Drivers will be forced off the roads in Ireland and the population packed into “higher density” cities under a long-awaited climate plan which will ‘revolutionise’ people’s lifestyle and behaviours, according to local media.
“Nudge” policies such as huge tax hikes, as well as bans and red tape outlined in the plan, will pave the way to a “vibrant” Ireland of zero carbon emissions by 2050 according to the government, which last year committed to boost the country’s 4.7 million-strong population by a further million with mass migration.
In order to avert a “climate apocalypse”, the government plans to force people “out of private cars because they are the biggest offenders for emissions”, according to transport minister Shane Ross whose proposals — which include banning fossil fuel vehicles from towns and cities nationwide — are posed to cripple ordinary motorists, local media reports.
Launching the plan in Dublin, leader Leo Varadkar outlined his vision for an Ireland of ‘higher density’ cities consisting of populations whose lifestyles and behaviours have been totally transformed by ‘carrot and stick’ policies outlined in the climate plan.
“Our approach will be to nudge people and businesses to change behaviour and adapt new technologies through incentives, disincentives, regulations and information,” the globalist prime minister said.
“We are going to change how electricity is produced and consumed, how our homes and workplaces are heated; the way we travel; the types of vehicles we purchase; and how food is produced.
“It’s about vibrant, populated city centres, liveable, with excellent amenities and transport as we embrace higher densities.”
The document, which was unveiled on Tuesday, features more than 180 measures to decarbonise the Irish economy including making private car ownership prohibitively expensive — with petrol and diesel car sales banned by 2030, a date by which it says general carbon tax will be increased from €20 a tonne to “at least” €80.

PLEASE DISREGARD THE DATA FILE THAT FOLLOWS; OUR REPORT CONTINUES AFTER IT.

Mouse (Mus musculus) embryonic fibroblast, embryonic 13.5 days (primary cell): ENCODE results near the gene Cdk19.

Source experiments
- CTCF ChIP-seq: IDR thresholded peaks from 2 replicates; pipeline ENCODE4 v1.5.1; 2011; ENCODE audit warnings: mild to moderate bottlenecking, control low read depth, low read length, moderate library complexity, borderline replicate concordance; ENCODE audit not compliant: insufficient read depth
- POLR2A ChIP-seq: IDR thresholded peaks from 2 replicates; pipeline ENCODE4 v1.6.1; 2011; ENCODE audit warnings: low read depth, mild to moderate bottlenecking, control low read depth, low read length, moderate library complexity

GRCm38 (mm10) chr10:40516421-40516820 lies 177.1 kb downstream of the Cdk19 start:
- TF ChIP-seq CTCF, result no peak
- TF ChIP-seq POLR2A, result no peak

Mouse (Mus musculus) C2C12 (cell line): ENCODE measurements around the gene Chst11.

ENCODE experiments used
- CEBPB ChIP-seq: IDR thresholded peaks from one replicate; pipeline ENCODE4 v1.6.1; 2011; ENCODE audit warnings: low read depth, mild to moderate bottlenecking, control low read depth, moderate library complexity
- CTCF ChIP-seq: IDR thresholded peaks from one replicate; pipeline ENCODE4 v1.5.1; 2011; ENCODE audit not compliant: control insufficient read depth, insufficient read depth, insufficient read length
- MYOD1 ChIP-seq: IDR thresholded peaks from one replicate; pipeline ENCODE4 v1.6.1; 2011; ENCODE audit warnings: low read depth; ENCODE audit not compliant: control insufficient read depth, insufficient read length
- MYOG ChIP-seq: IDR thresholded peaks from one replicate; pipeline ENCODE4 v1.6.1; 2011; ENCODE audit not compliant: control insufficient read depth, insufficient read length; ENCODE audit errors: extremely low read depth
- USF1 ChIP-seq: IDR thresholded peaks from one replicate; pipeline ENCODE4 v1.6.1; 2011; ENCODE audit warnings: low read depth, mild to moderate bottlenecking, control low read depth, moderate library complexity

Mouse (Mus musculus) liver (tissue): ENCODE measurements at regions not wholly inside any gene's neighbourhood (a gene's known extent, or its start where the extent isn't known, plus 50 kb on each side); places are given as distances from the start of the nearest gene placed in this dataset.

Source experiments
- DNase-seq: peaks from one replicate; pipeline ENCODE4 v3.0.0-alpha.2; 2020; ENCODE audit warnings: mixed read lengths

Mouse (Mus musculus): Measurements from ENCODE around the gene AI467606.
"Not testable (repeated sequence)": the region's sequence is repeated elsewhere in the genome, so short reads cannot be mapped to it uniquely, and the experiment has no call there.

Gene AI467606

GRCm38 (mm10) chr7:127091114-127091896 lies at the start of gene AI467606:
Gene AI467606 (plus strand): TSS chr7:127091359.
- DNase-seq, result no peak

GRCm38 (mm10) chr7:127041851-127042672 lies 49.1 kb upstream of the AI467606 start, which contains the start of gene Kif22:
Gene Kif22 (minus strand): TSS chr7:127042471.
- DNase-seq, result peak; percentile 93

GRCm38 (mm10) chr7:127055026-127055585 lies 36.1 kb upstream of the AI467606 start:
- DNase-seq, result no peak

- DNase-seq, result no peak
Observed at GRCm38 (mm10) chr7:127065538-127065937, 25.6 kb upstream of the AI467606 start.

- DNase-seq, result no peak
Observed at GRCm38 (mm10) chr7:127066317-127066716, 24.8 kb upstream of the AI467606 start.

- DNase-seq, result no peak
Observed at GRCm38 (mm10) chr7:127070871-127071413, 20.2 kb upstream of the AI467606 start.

In addition, the plans demand that coal and peat-fired power stations are replaced with wind farms and other “green” energy sources in order to meet the requirement that 70 per cent of electricity will be generated from renewables by 2030.
But plans to dramatically slash carbon emissions by ditching tried and tested energy sources such as coal and nuclear in favour of renewables will necessarily result in a collapse in living standards according to scientists including Cambridge engineering professor Michael Kelly, who has previously explained that such proposals “represent total madness”.
“In energy terms the current generation of renewable energy technologies alone will not enable a civilised modern society to continue,” he asserted in a peer-reviewed paper published in 2016, pointing out that renewables such as solar, wind, and hydro power supply just seven per cent of electricity needs globally while “the rate at which fossil fuels are growing is seven times that at which the low carbon energies are growing”.
The Hughes Medal-decorated physicist cautioned: “The call to decarbonise the global economy by 80% by 2050 can now only be described as glib in my opinion, as the underlying analysis shows it is only possible if we wish to see large parts of the population die from starvation, destitution or violence in the absence of enough low-carbon energy to sustain society.”